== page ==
As a child growing up in Uganda, Angela Adeke and her two sisters lacked a basic education because their parents were too poor for them to attend school. “We were the talk of the village because we begged for everything,” says Angela. “Just getting the basics in life was very difficult.” These girls weren’t the exception, in fact, the norm. According to UNESCO, Uganda has the highest school drop-out rate in East Africa, many rural girls leaving school too early, often after becoming pregnant unwillingly.
To add insult to injury, Angela’s district of Ngora still has overcrowded schools that are recovering from 2003 attacks by guerilla leader Joseph Kony’s LRA rebels. Families were split apart and forced into IDP camps, further limiting educational opportunities.
Standing strong against this sad trend is Village Enterprise, an inspiring nonprofit for whom my best friend, Lindsay, works. Their mission is to end extreme poverty in rural Africa through entrepreneurship and innovation. Through their simple, cost-effective model, they have started close to 36,000 small businesses, trained 145,000 small-business owners and impacted nearly 800,000 people since 1987. A one-year graduation program provides groups of three entrepreneurs with seed capital, training and ongoing mentoring by a local business mentor. With a nod to the African landscape, conservation training is included, ensuring that the new businesses promote environmental best practices. Among the many businesses that have been launched are livestock, farming, small retail stores and restaurants, tailoring and beekeeping.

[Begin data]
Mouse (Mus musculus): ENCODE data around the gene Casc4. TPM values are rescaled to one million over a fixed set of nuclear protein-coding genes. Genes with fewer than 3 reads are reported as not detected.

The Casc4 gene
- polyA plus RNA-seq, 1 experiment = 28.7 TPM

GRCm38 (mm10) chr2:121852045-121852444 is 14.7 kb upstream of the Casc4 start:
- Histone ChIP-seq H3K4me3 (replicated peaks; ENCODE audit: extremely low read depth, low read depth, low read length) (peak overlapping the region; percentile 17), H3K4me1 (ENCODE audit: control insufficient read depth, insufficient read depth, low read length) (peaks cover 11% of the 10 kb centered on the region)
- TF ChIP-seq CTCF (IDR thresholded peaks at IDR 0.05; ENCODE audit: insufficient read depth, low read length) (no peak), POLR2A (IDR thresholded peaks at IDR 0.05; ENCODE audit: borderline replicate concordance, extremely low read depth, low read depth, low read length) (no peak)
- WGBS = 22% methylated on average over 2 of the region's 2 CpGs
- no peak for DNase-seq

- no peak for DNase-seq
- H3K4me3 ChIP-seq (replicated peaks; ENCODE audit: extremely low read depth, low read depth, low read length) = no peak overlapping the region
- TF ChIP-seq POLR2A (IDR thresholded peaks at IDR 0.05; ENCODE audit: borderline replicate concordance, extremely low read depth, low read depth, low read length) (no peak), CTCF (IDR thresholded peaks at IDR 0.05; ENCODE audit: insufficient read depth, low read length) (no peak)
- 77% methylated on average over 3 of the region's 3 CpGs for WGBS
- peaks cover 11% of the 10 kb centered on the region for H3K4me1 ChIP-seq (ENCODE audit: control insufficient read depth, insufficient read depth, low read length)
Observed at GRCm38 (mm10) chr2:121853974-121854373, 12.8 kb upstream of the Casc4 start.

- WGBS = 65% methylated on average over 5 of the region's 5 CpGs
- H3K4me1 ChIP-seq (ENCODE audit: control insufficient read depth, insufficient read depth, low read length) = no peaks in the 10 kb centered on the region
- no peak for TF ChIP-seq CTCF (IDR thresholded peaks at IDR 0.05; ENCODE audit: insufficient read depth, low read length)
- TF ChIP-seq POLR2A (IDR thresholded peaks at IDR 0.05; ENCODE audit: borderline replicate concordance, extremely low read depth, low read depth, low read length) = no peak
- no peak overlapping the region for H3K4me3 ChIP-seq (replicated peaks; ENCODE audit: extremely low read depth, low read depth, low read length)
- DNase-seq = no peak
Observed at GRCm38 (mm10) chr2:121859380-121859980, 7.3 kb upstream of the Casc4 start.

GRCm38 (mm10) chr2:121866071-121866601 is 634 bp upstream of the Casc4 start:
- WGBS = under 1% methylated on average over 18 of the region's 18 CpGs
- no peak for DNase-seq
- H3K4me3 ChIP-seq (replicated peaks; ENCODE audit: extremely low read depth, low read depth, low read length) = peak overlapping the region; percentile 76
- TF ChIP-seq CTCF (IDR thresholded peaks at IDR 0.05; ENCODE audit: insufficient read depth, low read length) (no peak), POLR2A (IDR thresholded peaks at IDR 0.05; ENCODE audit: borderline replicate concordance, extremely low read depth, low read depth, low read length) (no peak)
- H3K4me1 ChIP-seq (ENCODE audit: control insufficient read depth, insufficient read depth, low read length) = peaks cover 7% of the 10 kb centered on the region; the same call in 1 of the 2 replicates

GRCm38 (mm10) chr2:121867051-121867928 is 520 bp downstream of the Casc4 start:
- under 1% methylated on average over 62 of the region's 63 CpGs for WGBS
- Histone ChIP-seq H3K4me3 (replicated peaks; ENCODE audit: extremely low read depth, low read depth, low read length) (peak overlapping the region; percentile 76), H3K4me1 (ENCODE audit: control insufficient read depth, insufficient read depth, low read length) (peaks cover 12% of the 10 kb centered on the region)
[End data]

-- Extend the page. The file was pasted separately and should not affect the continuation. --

With the support of Village Enterprise, Angela works as a successful tailor helping mend the education gap that once affected her so deeply. The final catalyst was the humiliation experienced when a school shunned her children because Angela could not afford the school uniforms. Thanks to Village Enterprise, she was able to get business training and a small $150 grant, which she used to invest in cloth for a tailoring business. She sewed her sons’ school uniforms and they now attend an excellent school. Angela has since gone on to sew uniforms for 4,000 other children at several Ngora schools, still one of Uganda’s poorest districts.
Taking it forward, Angela has helped train more than 10 young pregnant women who were banned from attending school and many times abandoned by their parents. “These girls were at home with nothing to do and no support, and so I trained them to become tailors. It makes me feel good to help others.” It is always lovely to see Lindsay and even sweeter when I’m able to support Village Enterprise at the same time. She was recently in town for a pop-up fundraiser for the organization, granting us time to shop, sip and socialize throughout a memorable evening. Proceeds from the event will be used to help women who live on less than $1.90 per day to start small, sustainable businesses of their own – women like Angela who are providing an everyday example of independent spirit and entrepreneurship to their young daughters, including Angela’s three-year-old, Grace. For more information on Village Enterprise and how you can get involved, please visit their website.